Granada

 
Granada is just south of the (original) Sierra Nevadas. Flew here from Barcelona. Didn't know it, but I arrived the day of a town festival. Got in around midnight. The airport bus dropped me off amid the dopers and skatepunks, where I spent an hour walking back and forth with my wheelie trying to find the hotel, misdirected by other hotels and cops alike.
The next morning the street were strewn with straw for a day-long parade. "Help us build your kingdom of justice, peace and love". Enough people were marching that the parade lasted most of the day. Yet there was much cynicism in the press that this was the Church's way of using the economy to prove some relevance to modern Spanish life.
Then they had to clean up the straw. After the festival people were standing around handing out springs of rosemary.  A few people took them; most rejected them with indignation. I finally had to break down and ask a waiter what this was for. Evidently it's for good luck, and good Catholics were rejecting it as superstition. "You can never have enough good luck," I said, to which the waiter replied a heartfelt "Yeah, luck is everything." Which you wouldn't hear in the country of Horatio Alger. (But then, Alger's most popular book was titled "Joe's Luck". I know this because I have my grandmother's edition from the 1860s.) 
Spanish ladies still fan themselves.  Fans were common in Granada (it was 105F)
On the Granada square: puppets, and later, flamenco.
The parents had to look irked for form's sake, but they were having as much fun deflecting the bubbles as he was blowing them in their faces. Since the heat was rather dry, women walked among the tables with pitchers of water, wetting the concrete to create evaporative cooling.
 
 
Condemned by thalidomide to a life of mouth organ
In a town full of tourist trinkets, these guys didn't have a license. They literally ran from the plaza to set up shop a few blocks away when chased by the cops (who weren't that serious, they were just walking fast).
Super lunch: salad of orange and cod, egg and kalamata olive with a little salt and olive oil.  When I came back next day (the food was good), the waiter told me our picture was in the local paper--a reporter had taken a pic of him putting a plate of food in front of me while covering the festival.  That was probably the coolest thing on the trip. But it was 8PM and everyone was sold out of the paper. "Ya necessito buscar en todos los basureros en la ciudad," I complained. He explained it would be pointless to look in all the trash cans because "no tiramos", but I didn't understand the explanation of what they do instead of tossing them. Maybe recycle. Checked on the web the next day. The paper has a site--it's the small town paper of numerous small towns. There was a gallery of pics from the festival, but we weren't in it.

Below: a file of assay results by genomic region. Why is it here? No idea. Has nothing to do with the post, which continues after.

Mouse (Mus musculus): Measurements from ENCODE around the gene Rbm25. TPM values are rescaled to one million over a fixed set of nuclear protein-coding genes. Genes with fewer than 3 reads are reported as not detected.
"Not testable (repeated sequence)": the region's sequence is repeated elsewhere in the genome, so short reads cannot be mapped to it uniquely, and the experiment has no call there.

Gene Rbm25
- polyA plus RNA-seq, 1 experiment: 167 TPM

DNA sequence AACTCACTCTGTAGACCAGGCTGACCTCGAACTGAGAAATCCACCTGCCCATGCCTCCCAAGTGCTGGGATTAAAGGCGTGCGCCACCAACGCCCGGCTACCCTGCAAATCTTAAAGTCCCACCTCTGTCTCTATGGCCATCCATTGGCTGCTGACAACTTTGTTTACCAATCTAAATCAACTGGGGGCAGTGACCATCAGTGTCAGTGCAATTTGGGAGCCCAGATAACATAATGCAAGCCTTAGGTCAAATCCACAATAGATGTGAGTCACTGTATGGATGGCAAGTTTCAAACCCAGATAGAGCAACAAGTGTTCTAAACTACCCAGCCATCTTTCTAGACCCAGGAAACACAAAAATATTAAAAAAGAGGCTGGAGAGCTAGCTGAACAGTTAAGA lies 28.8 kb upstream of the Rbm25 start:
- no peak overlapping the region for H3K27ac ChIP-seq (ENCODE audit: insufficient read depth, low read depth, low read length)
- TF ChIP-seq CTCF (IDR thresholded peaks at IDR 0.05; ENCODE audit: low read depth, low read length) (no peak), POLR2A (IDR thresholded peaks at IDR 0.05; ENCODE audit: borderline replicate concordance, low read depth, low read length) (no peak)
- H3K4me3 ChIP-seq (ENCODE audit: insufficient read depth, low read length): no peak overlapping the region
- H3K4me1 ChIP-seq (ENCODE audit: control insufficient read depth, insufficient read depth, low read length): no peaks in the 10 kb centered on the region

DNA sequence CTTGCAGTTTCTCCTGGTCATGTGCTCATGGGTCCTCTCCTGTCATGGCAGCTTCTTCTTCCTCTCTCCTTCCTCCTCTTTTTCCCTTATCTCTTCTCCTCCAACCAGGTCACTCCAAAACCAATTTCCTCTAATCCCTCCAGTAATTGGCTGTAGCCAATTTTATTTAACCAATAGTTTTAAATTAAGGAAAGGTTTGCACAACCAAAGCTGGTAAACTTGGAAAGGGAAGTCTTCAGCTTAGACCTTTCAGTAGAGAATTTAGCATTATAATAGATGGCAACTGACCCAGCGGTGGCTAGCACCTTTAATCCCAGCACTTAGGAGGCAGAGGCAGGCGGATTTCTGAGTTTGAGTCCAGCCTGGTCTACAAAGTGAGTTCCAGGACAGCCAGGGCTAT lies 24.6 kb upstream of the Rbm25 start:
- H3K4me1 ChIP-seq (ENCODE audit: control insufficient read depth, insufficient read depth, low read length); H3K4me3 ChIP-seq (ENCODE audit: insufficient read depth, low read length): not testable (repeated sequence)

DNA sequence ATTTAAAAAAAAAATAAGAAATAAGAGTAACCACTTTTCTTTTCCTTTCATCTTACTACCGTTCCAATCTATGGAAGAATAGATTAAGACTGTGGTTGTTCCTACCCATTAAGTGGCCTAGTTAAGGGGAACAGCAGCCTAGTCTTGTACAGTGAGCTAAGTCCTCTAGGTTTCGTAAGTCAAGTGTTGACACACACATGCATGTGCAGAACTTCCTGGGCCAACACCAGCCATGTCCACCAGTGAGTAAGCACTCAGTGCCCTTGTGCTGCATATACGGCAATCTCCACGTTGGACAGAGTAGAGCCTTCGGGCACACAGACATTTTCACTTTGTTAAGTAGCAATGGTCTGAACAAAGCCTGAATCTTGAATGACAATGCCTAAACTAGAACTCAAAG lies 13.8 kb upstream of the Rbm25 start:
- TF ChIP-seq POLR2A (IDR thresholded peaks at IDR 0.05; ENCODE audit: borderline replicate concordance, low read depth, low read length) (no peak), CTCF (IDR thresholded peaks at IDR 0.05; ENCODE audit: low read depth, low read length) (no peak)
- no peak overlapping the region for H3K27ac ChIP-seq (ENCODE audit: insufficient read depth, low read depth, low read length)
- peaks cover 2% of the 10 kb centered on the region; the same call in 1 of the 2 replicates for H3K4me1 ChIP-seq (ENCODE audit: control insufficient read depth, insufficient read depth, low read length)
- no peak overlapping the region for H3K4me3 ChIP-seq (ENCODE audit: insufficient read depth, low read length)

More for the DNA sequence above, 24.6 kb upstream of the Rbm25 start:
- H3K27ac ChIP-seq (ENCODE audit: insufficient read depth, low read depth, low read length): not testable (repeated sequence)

Fried bread (churros) with chocolate dip is literally the only breakfast choice in town, so I was simply forced to eat them every morning.
Baked octopus with paprika on a bed of potatos. Here I made my most risible Spanish blunder, asking for "phrases with whipped cream". (Strawberries are fresas, not frasas.)
The street's everybody's, decorate your part.
Doesn't this kinda violate what graffiti's for? (In LA, anyway)
Our dreams don't fit in your ballot boxes.
True dat. The NY Times had an article linking the Arab Spring and London riots and Indian corruption protesting to loss of faith in democracy. The next generation is used to self-organizing, and has noted that the form of government designed to be most responsive is simply intractable before the people's will, paralyzed by special interests and bureaucratic maturity (internal political goals displacing the mission).
I'm missing some context here.
  Born after ancient hope
A resplendent clinic
Construction is complete
It's only missing patients,
Doctors and nurses
Upon thinking and speculating
I "have the pot" (idiom?) it's a mess
Well then, I can't explain
If smoking is so harmful
Why do they sell tobacco?

Yes, if you look up "taco" is a real Spanish dictionary, it means "mess". (Brian says he can see some Spaniard encountering his first taco and saying "What is this mess?")

 
The pickaninny took first:

After Michelle Obama
Left the flowered Sacromonte
The First Lady said:
"How dry is my husband
That here they call him dried tuna?"
(Mojama, Arabic for "dried" is a local specialty.)
Alhambra